My purpose in bringing this up is twofold. First, it's a good place to acknowledge where we still have to come in order to make the IE driver as good as possible for the users of Selenium. Secondly, it gives me the chance to reiterate the open invitation that I've always had for anyone who'd like to review the code of the IE driver, make improvements, and submit patches. Before launching into these challenges, I need to cover a few basic assumptions about why the driver is architected the way it is.
There are a few main principles of the WebDriver project that directly impact the decisions of how the IE driver is built. They are, in roughly priority order:
- The driver should be installable with an xcopy deployment mechanism, and be capable of execution without elevating to admin permissions. Sadly, a significant percentage of the users of Selenium do not have admin access to their Windows machines, which precludes the use of a plugin (Browser Helper Object or BHO) for IE, as these require admin access to the registry at the very least.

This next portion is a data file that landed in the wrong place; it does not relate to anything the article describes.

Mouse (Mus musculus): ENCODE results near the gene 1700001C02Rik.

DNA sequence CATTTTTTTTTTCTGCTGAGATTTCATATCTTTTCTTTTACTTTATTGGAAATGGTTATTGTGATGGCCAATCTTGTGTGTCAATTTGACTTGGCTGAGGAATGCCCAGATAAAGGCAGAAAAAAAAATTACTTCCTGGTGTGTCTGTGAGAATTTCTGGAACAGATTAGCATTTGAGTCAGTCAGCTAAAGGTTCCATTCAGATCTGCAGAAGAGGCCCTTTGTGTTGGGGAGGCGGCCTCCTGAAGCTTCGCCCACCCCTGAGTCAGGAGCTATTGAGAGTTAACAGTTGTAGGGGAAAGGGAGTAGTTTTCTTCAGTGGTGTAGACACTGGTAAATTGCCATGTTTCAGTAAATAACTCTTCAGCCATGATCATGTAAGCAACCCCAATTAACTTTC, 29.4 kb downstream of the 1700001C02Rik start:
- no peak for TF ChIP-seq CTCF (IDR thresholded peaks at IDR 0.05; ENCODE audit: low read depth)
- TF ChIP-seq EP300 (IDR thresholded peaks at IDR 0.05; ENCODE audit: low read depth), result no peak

- The driver should not require the browser instance being automated to be the focused window in the OS. It is expressly a goal of WebDriver that developers running WebDriver code will be free to use their machines for other purposes even while that code is running in the background.
Given these three requirements then, there are two major problems with using native events in the IE driver. The first of these is that mouse clicks to the IE window get swallowed up when the browser window does not have the system focus. In this case, the element in question has a focus rectangle around it, but no click appears to have happened.
|Screenshot of an element click into a background IE window|
|The "flashing hover" problem|
Solving the above two problems would go a long way toward the long-term stability of the IE driver. Alternatively, if the IE team at Microsoft took over the maintenance of the driver, as the teams responsible for Chrome, Opera, and soon Firefox have done, then the true experts in the architecture of the Internet Explorer browser could bring all of their experience and expertise to bear, and help make Internet Explorer a first-class citizen in the world of automated web testing.
In fact, that would be my challenge to the IE team at Microsoft: step up, and contribute code to the IE driver. Take the existing code, and do something great and awe-inspiring with it. Become a leader in this space, instead of the lagging follower you currently are.